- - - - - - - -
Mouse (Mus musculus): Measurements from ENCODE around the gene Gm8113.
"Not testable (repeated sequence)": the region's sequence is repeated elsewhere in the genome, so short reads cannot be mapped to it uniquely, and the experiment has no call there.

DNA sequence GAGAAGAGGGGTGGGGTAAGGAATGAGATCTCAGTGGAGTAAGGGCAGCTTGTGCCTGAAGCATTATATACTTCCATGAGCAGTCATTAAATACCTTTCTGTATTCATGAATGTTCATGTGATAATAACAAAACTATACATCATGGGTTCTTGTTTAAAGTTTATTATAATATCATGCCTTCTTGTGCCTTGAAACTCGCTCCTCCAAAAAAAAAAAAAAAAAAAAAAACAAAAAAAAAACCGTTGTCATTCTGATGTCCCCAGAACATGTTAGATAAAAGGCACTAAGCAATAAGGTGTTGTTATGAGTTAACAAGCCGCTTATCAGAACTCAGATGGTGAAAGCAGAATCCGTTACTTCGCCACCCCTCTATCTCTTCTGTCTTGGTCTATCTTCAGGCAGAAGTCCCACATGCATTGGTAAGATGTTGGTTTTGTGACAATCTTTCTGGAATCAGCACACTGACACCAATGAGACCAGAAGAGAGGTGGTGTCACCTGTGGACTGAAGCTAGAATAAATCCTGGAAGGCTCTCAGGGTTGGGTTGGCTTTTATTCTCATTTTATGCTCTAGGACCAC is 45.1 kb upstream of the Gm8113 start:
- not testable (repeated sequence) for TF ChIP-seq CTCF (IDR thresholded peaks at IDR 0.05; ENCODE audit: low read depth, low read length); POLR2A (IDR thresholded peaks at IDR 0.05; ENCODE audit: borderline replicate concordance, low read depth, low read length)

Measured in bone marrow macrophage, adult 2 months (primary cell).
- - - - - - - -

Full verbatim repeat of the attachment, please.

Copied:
Mouse (Mus musculus): Measurements from ENCODE around the gene Gm8113.
"Not testable (repeated sequence)": the region's sequence is repeated elsewhere in the genome, so short reads cannot be mapped to it uniquely, and the experiment has no call there.

DNA sequence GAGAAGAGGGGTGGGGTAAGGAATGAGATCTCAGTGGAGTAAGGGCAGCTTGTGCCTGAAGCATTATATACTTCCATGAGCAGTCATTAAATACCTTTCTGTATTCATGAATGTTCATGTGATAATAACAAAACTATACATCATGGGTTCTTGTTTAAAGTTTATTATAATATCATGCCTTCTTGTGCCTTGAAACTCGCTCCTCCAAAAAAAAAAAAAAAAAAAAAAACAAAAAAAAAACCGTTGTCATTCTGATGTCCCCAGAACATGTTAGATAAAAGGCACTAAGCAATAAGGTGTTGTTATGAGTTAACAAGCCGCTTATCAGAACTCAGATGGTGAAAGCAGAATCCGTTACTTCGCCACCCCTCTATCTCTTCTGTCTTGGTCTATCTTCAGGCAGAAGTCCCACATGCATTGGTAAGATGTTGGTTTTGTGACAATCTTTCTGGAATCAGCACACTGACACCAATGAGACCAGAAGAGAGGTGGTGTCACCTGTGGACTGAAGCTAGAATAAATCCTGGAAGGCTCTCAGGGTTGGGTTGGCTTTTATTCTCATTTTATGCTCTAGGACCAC is 45.1 kb upstream of the Gm8113 start:
- not testable (repeated sequence) for TF ChIP-seq CTCF (IDR thresholded peaks at IDR 0.05; ENCODE audit: low read depth, low read length); POLR2A (IDR thresholded peaks at IDR 0.05; ENCODE audit: borderline replicate concordance, low read depth, low read length)

Measured in bone marrow macrophage, adult 2 months (primary cell).